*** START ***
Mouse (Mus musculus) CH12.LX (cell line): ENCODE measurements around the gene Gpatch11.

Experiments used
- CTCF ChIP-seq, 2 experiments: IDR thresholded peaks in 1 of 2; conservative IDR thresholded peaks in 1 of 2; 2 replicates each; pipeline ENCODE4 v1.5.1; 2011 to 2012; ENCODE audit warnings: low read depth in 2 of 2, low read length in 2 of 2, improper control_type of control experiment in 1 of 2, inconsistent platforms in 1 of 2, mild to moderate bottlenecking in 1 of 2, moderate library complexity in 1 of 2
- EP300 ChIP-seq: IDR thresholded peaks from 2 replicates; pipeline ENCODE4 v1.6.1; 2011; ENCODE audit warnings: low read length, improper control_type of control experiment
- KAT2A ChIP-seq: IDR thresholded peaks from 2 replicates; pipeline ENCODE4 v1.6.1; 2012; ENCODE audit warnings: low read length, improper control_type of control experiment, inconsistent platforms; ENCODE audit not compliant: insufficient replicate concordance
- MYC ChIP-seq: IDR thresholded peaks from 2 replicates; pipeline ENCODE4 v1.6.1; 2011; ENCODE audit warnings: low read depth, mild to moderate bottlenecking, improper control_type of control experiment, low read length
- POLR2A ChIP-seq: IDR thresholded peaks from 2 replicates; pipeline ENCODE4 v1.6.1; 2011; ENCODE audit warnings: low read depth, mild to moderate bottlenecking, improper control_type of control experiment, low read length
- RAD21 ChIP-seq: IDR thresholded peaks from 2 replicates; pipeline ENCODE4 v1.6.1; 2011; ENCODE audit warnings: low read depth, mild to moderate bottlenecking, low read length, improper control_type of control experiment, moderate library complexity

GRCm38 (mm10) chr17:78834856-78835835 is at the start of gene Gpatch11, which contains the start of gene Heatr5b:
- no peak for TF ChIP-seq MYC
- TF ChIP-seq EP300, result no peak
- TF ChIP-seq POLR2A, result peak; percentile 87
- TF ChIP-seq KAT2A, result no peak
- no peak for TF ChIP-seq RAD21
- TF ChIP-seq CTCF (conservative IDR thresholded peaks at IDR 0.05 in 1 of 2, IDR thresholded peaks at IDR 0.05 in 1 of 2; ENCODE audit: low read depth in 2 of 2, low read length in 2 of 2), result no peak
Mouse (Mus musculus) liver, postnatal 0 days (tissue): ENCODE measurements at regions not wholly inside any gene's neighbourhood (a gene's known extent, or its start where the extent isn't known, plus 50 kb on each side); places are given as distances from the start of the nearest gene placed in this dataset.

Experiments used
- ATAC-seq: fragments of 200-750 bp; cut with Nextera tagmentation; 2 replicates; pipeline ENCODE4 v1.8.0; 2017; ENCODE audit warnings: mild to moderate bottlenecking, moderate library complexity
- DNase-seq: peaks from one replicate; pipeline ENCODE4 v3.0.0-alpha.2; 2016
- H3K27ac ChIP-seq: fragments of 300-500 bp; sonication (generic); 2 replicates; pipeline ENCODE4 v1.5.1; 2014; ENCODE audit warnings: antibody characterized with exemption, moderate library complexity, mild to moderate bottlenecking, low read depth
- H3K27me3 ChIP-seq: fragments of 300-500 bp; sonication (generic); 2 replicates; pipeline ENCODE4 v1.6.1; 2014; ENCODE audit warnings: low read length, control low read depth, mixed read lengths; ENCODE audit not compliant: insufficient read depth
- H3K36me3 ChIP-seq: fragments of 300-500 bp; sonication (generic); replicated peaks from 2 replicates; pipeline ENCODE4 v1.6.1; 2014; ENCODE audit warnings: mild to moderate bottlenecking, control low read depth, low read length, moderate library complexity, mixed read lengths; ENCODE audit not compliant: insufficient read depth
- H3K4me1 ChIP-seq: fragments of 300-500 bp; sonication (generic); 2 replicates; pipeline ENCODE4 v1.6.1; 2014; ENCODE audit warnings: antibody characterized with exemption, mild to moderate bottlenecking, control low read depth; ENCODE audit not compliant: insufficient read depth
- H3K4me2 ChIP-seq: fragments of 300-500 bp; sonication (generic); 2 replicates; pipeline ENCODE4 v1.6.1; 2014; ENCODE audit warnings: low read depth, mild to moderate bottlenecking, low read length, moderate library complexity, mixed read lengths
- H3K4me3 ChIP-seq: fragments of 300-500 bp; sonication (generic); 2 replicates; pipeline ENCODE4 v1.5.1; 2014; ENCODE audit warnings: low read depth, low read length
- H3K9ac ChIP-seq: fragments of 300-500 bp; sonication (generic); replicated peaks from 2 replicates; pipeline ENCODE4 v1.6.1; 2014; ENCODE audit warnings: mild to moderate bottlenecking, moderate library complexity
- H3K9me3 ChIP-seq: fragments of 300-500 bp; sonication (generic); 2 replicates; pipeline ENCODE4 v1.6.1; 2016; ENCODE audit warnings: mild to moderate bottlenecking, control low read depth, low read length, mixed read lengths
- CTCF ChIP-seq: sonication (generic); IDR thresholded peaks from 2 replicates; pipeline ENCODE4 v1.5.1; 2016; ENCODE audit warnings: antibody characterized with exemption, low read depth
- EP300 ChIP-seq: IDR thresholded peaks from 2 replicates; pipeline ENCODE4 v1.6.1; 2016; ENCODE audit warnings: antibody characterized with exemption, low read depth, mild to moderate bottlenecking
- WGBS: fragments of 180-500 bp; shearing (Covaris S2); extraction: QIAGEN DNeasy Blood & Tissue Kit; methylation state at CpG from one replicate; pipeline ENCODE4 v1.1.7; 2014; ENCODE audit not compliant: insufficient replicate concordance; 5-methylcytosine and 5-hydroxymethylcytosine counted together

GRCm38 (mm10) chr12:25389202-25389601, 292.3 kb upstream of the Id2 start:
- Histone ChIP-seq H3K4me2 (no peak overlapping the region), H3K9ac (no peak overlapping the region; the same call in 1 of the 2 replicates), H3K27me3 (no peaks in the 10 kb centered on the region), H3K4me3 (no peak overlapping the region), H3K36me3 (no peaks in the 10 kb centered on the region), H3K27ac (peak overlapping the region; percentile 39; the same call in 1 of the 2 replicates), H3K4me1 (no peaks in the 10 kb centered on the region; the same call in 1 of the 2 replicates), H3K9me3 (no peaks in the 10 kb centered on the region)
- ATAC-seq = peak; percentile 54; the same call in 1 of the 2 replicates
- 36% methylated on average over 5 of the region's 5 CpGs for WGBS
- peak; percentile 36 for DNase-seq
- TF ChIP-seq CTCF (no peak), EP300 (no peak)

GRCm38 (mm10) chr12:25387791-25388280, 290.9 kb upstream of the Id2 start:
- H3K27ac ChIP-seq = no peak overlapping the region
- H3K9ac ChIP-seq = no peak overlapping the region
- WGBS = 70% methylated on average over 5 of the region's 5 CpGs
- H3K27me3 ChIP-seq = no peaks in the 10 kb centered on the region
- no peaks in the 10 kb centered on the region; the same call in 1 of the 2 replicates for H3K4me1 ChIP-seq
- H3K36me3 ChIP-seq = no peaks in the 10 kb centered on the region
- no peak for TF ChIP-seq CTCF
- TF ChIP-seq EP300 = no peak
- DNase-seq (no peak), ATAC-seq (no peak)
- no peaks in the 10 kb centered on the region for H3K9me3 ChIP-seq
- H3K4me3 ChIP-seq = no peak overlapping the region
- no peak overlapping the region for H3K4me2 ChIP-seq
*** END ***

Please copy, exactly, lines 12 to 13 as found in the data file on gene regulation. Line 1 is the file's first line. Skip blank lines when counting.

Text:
- TF ChIP-seq POLR2A, result peak; percentile 87
- TF ChIP-seq KAT2A, result no peak